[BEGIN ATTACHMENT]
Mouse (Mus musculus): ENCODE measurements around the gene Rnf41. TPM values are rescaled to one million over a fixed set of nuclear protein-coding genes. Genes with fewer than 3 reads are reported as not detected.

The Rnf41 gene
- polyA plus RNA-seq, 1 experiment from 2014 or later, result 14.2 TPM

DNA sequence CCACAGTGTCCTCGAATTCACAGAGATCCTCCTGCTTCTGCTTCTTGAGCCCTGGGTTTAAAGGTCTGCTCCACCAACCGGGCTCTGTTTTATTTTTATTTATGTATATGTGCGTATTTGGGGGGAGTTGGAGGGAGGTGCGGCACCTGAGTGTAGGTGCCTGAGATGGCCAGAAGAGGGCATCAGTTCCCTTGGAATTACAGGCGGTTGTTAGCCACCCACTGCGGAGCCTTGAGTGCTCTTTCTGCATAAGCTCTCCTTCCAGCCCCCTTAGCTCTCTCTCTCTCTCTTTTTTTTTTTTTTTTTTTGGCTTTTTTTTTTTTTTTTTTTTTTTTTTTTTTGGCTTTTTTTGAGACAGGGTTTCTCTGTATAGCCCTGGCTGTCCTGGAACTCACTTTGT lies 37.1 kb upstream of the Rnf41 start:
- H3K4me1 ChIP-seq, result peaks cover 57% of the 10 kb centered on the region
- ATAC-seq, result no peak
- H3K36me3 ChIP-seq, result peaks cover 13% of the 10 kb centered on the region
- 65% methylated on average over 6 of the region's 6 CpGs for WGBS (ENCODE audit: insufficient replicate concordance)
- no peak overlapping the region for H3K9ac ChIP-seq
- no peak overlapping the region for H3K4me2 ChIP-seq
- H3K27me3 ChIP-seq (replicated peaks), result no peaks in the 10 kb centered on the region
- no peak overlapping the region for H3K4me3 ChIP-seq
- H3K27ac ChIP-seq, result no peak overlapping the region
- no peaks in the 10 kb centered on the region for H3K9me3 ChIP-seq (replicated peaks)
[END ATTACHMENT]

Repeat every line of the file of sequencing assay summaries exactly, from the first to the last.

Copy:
Mouse (Mus musculus): ENCODE measurements around the gene Rnf41. TPM values are rescaled to one million over a fixed set of nuclear protein-coding genes. Genes with fewer than 3 reads are reported as not detected.

The Rnf41 gene
- polyA plus RNA-seq, 1 experiment from 2014 or later, result 14.2 TPM

DNA sequence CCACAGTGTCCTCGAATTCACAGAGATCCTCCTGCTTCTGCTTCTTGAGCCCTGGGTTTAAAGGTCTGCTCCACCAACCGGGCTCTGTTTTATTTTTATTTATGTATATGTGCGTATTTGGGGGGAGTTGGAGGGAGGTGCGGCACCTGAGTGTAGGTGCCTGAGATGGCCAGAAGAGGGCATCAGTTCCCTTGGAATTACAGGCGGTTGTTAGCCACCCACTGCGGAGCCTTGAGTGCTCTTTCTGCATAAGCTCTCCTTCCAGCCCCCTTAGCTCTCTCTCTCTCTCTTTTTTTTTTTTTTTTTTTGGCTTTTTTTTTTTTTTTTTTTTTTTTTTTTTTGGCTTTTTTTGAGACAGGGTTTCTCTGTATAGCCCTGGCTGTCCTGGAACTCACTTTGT lies 37.1 kb upstream of the Rnf41 start:
- H3K4me1 ChIP-seq, result peaks cover 57% of the 10 kb centered on the region
- ATAC-seq, result no peak
- H3K36me3 ChIP-seq, result peaks cover 13% of the 10 kb centered on the region
- 65% methylated on average over 6 of the region's 6 CpGs for WGBS (ENCODE audit: insufficient replicate concordance)
- no peak overlapping the region for H3K9ac ChIP-seq
- no peak overlapping the region for H3K4me2 ChIP-seq
- H3K27me3 ChIP-seq (replicated peaks), result no peaks in the 10 kb centered on the region
- no peak overlapping the region for H3K4me3 ChIP-seq
- H3K27ac ChIP-seq, result no peak overlapping the region
- no peaks in the 10 kb centered on the region for H3K9me3 ChIP-seq (replicated peaks)